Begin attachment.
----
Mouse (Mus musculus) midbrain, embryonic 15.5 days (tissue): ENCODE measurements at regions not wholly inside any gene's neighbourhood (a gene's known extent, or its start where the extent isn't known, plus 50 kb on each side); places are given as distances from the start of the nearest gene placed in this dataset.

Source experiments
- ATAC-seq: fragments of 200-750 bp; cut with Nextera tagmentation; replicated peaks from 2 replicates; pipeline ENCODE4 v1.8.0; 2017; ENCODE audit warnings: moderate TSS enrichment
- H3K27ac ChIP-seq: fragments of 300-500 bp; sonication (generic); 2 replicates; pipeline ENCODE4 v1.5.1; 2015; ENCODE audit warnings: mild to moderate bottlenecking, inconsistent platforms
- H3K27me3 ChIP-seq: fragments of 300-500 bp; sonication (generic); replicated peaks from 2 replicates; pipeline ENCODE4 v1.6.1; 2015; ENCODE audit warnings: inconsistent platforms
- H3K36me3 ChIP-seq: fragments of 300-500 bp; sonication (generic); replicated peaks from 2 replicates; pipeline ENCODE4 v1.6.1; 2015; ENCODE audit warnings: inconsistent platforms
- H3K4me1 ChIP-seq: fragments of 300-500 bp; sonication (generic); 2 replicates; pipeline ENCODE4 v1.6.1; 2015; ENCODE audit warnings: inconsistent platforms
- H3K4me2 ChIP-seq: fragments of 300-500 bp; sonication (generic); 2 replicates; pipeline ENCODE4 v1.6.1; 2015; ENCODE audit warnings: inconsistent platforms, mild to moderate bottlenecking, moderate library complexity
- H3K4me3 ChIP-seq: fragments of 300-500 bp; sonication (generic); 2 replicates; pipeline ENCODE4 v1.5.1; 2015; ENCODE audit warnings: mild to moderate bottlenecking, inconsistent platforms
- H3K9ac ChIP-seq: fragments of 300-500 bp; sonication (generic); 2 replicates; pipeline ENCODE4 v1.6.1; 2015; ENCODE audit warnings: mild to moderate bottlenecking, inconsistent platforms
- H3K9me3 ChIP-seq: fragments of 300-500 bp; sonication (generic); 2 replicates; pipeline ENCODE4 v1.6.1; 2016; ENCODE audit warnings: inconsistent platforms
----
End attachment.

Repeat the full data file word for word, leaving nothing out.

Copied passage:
Mouse (Mus musculus) midbrain, embryonic 15.5 days (tissue): ENCODE measurements at regions not wholly inside any gene's neighbourhood (a gene's known extent, or its start where the extent isn't known, plus 50 kb on each side); places are given as distances from the start of the nearest gene placed in this dataset.

Source experiments
- ATAC-seq: fragments of 200-750 bp; cut with Nextera tagmentation; replicated peaks from 2 replicates; pipeline ENCODE4 v1.8.0; 2017; ENCODE audit warnings: moderate TSS enrichment
- H3K27ac ChIP-seq: fragments of 300-500 bp; sonication (generic); 2 replicates; pipeline ENCODE4 v1.5.1; 2015; ENCODE audit warnings: mild to moderate bottlenecking, inconsistent platforms
- H3K27me3 ChIP-seq: fragments of 300-500 bp; sonication (generic); replicated peaks from 2 replicates; pipeline ENCODE4 v1.6.1; 2015; ENCODE audit warnings: inconsistent platforms
- H3K36me3 ChIP-seq: fragments of 300-500 bp; sonication (generic); replicated peaks from 2 replicates; pipeline ENCODE4 v1.6.1; 2015; ENCODE audit warnings: inconsistent platforms
- H3K4me1 ChIP-seq: fragments of 300-500 bp; sonication (generic); 2 replicates; pipeline ENCODE4 v1.6.1; 2015; ENCODE audit warnings: inconsistent platforms
- H3K4me2 ChIP-seq: fragments of 300-500 bp; sonication (generic); 2 replicates; pipeline ENCODE4 v1.6.1; 2015; ENCODE audit warnings: inconsistent platforms, mild to moderate bottlenecking, moderate library complexity
- H3K4me3 ChIP-seq: fragments of 300-500 bp; sonication (generic); 2 replicates; pipeline ENCODE4 v1.5.1; 2015; ENCODE audit warnings: mild to moderate bottlenecking, inconsistent platforms
- H3K9ac ChIP-seq: fragments of 300-500 bp; sonication (generic); 2 replicates; pipeline ENCODE4 v1.6.1; 2015; ENCODE audit warnings: mild to moderate bottlenecking, inconsistent platforms
- H3K9me3 ChIP-seq: fragments of 300-500 bp; sonication (generic); 2 replicates; pipeline ENCODE4 v1.6.1; 2016; ENCODE audit warnings: inconsistent platforms